I’ve had less free time this past year to work on it, but that can’t be helped. Besides graduating to full-time employment at Left Bank Books, which I’m thoroughly enjoying, the situation with Donna’s parents has continued, consuming time and emotional energy. Without going into detail, I’ll just say that Donna has been magnificent in her attention to detail and the execution of her responsibilities toward them. As always, I feel privileged to be part of her life. Matters have reached a point now where she need not spend so much time.

What I had taken to be signs of stress turned out to be an ear infection she has been suffering for an unknown length of time. It never got to the point of actually hurting, so it went untreated till recently.  She’s doing much better now.

All that to say that circumstances, once again, are changed, and I’ve had to accommodate the new dynamic. I am. I’m working at an acceptable pace and I am pleased with the product. We are starting to take more time for ourselves again.

I underwent surgery last March to repair a rupture tendon in my right arm. I have scrupulously followed doctor’s orders and the recovery has been satisfactory. I’m back at the gym.  I’m about 20% down from where I was before the injury, but I’m not complaining—I’m 61, after all, and in fair shape, but I am realistic about what I can do.  I tire more easily. Aches and pains don’t go away as fast.  Still, I worked out this morning and did incline presses at 90 lbs per hand. It will do.

The year has been a mix of up and down.  One of my musical heroes (Chris Squire) passed away, leaving me sad in the way people a few years older must have felt about John Lennon’s passing.  You will find my thoughts in the previous post, under the link Passing of Giants.  There were other deaths that  bothered me, made me feel the world that informed me has shrunk considerably, but none quite so trenchant as that one.

On the high side, though, Harlan Ellison came to St. Louis to attend our local convention, Archon, somewhat at my instigation, and it was, as I wrote, a Peak Experience.  That I can say that Harlan is a friend is one of the most unlikely claims I ever expected to be able to make.  The visit was anxiety-laden, of course, as he’s not in the best of health and there were…concerns.  But it all came off well and he had a great time, which was all I hoped for.  Several of his friends came from all over to see him at the convention.  It was magical.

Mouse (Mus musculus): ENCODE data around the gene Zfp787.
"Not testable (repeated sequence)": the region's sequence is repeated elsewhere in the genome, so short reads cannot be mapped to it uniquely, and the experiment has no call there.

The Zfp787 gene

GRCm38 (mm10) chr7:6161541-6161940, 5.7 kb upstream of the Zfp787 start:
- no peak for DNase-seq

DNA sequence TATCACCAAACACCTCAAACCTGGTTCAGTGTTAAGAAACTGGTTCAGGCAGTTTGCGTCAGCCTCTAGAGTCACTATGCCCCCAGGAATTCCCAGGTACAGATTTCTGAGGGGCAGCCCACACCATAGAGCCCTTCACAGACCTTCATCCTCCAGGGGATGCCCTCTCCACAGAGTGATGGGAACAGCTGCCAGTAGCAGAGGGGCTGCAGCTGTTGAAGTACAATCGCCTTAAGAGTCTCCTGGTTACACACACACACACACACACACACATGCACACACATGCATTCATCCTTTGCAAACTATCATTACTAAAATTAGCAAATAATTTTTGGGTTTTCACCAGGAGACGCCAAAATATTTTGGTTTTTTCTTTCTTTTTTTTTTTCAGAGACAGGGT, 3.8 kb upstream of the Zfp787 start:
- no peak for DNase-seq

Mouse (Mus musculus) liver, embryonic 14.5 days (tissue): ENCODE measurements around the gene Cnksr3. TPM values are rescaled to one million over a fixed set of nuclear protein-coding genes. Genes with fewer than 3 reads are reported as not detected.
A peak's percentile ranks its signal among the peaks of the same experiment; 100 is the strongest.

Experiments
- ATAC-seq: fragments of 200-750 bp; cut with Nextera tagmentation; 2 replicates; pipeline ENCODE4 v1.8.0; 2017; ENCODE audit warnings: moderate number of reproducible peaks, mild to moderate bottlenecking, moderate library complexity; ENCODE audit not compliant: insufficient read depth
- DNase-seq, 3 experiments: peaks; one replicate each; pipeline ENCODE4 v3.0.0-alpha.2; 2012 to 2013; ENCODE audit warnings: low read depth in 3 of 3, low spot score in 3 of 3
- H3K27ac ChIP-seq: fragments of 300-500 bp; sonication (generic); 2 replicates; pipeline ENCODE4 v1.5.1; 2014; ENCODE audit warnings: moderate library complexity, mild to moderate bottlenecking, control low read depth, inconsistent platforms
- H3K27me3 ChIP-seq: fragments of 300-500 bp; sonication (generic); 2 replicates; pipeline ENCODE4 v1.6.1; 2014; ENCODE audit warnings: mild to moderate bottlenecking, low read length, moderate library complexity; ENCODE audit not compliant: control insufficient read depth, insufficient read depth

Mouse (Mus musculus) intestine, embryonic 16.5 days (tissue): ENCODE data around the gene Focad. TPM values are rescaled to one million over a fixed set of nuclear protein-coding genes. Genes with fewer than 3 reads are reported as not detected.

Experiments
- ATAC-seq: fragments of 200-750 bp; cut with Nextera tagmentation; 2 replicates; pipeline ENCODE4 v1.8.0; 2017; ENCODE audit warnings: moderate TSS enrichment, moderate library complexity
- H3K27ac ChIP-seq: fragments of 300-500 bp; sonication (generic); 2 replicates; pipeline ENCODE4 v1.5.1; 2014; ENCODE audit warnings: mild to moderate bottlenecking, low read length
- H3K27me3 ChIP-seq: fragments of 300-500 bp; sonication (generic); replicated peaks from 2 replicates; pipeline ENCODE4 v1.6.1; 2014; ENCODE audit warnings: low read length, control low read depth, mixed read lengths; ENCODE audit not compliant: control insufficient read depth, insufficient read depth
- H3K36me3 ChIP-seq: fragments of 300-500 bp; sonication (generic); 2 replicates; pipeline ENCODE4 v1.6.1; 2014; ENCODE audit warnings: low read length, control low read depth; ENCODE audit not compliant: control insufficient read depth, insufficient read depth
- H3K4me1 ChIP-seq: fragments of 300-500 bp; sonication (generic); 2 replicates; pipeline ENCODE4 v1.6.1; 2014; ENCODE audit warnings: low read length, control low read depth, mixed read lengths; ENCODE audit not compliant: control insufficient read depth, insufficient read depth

I’m not reading as much as I’d like. Yeah, I know, I work at a bookstore, what do I mean I don’t have time to read?  Well, I work for a successful bookstore, so no, there’s no reading on the job.  I’ll outline my year’s reading over on the Proximal Eye.  I have read some very good books, though, and I’ll take quality over quantity any day.

All in all, 2015 was much better than 2014.  Things are happening.  I am grateful for the people in my life.  My lifelong friends are still among the best and we have added new friends, some unexpectedly, who have added enormously to the quality of our lives. (You coworkers at the store, I’m referring to you.  Thank you all.)

I’m not saying as much as I have in the past. I expect the reports filed over the course of the next 12 months to be filled with positive developments.  We don’t make resolutions, but we have Intentions. 2016, should we manage to achieve even half of what we have in the works, will be incredible.

But it already begins thus. The various elements surrounding us have already promised to aid in great things.  And, again, I go forward with the best partner anyone could ask for.

So I’ll leave it brief this year and a bit less detailed.  I’ll leave it with a hope everyone has a better year going forward and a thank you to everyone who has made the year just past as good as it was.

Post Xmas

A lazy, restful day. A walk with the dog, a nap, then later in the evening time with good friends.  Next few days I’ll be doing my year-end summaries.  Meantime…

Christmas Still Yard Weathering and Latch, 2015 Xmas, Donna & Coffey, 2015


I’m still fiddling with the new software.  This is an older image on which I did a little new work. Because I am itching to make some intemperate remarks on the current political scene, some of which would likely be ill-considered and of dubious utility, I’m doing this instead, because…well…I can.